Which Joe gave his name to ‘sloppy joes’? We look at five interesting sandwiches and their lexical origins.
A chord containing a number of closely adjacent notes.Also called tone cluster
- ‘Students must learn to listen ‘horizontally’ in order to follow melody or rhythm, and ‘vertically’ so as to separate mentally the various sounds that combine to form a chord or note cluster.’
- ‘The harmonies are loose, ambiguous; sometimes sunny, major tonalities peek through to be subverted by dense note clusters that flirt with dissonance.’
- ‘For any vocalization to be regarded as a note cluster, we had to be able to detect at least two notes ranging from 300 Hz to 1400 Hz (low-voice notes) and two notes ranging from 1500 Hz to 13000 Hz (high-voice notes).’
- ‘The crunchy note clusters suddenly sound lovely and discordant (and quite heavy for me, actually) and the higher break part suddenly takes on a strange shimmer.’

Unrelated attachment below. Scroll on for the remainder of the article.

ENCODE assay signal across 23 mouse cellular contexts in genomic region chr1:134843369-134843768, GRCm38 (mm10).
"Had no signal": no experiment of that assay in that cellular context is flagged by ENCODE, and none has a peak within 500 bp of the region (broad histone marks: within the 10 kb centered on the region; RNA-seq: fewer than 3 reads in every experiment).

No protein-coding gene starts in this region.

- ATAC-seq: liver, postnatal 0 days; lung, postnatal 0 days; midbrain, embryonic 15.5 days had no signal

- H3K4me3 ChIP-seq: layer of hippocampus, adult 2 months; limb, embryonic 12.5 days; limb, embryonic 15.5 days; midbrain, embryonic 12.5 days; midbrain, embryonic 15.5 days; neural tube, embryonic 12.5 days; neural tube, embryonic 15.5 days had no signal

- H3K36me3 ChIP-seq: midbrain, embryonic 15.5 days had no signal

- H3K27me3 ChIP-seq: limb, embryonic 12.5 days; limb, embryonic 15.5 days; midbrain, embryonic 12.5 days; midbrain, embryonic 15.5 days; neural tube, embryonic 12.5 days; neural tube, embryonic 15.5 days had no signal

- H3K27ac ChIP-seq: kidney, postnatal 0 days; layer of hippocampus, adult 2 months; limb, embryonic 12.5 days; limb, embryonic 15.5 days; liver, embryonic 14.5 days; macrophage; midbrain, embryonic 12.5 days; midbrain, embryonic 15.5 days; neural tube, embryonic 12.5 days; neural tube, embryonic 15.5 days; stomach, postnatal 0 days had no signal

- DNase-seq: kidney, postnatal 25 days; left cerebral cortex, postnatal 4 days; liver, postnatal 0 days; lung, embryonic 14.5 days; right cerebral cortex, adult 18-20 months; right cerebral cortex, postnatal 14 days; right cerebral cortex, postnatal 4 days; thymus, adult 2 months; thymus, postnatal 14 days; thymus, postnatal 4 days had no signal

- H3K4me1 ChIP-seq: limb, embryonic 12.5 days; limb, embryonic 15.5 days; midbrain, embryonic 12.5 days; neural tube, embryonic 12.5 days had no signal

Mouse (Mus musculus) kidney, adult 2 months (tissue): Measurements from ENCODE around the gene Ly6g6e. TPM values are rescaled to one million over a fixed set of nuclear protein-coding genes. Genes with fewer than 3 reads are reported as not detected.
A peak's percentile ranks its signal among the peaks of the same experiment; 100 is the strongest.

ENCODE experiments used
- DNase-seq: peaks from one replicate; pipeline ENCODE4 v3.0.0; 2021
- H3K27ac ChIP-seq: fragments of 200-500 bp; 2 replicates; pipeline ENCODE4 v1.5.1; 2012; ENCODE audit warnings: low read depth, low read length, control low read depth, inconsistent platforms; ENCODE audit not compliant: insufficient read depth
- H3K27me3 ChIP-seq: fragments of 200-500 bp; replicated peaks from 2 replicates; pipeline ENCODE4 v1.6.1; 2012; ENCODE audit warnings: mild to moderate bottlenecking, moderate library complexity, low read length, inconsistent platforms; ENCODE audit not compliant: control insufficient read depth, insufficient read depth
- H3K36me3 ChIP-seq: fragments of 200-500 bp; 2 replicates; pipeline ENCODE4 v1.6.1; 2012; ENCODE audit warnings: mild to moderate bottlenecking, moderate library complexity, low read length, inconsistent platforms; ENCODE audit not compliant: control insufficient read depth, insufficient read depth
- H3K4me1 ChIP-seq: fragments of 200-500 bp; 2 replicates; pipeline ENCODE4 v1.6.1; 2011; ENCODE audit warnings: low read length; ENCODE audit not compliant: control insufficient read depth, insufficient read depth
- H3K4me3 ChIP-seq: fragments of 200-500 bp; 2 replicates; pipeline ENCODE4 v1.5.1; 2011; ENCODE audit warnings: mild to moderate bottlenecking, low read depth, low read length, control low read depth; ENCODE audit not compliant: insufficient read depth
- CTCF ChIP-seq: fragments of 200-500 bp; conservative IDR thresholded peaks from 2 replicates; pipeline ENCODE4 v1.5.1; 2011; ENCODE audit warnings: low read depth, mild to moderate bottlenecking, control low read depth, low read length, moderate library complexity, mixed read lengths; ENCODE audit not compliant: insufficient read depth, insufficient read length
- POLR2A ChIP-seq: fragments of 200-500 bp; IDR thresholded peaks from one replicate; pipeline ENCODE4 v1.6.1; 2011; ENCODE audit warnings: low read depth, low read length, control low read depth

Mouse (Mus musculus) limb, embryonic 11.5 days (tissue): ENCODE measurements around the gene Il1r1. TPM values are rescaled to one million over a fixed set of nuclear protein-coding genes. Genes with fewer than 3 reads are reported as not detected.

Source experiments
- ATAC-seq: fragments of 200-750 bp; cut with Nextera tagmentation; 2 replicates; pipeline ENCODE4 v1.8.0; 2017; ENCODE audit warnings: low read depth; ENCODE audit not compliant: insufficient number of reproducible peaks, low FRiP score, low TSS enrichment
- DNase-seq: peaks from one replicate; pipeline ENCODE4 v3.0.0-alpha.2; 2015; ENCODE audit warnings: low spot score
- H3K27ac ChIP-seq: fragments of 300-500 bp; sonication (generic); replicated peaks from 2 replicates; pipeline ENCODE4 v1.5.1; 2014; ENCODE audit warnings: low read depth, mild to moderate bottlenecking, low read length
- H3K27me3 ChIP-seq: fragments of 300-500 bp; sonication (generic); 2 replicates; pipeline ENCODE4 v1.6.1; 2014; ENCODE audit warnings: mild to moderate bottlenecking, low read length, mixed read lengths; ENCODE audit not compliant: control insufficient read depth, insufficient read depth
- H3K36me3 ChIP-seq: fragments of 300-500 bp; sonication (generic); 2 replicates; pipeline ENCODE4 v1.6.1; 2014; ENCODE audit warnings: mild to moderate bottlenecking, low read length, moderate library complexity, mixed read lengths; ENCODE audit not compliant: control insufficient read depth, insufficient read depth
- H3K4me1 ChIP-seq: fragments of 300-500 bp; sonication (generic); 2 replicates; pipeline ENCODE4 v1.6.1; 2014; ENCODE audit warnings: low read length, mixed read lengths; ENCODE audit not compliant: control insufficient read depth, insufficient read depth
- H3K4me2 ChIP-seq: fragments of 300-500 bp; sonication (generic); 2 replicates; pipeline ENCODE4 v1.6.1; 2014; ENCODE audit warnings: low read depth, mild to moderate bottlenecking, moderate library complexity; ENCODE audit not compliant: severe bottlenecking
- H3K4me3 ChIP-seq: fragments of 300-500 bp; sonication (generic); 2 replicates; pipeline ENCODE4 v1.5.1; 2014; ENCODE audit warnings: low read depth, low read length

- ‘Yet I have to say that its rigorous and intransigent atonal style with a preponderance of chromatic note clusters and major seventh and minor ninth intervals now seems outworn, its initial impact long dissipated.’
We take a look at several popular, though confusing, punctuation marks.
From Afghanistan to Zimbabwe, discover surprising and intriguing language facts from around the globe.
The definitions of ‘buddy’ and ‘bro’ in the OED have recently been revised. We explore their history and increase in popularity.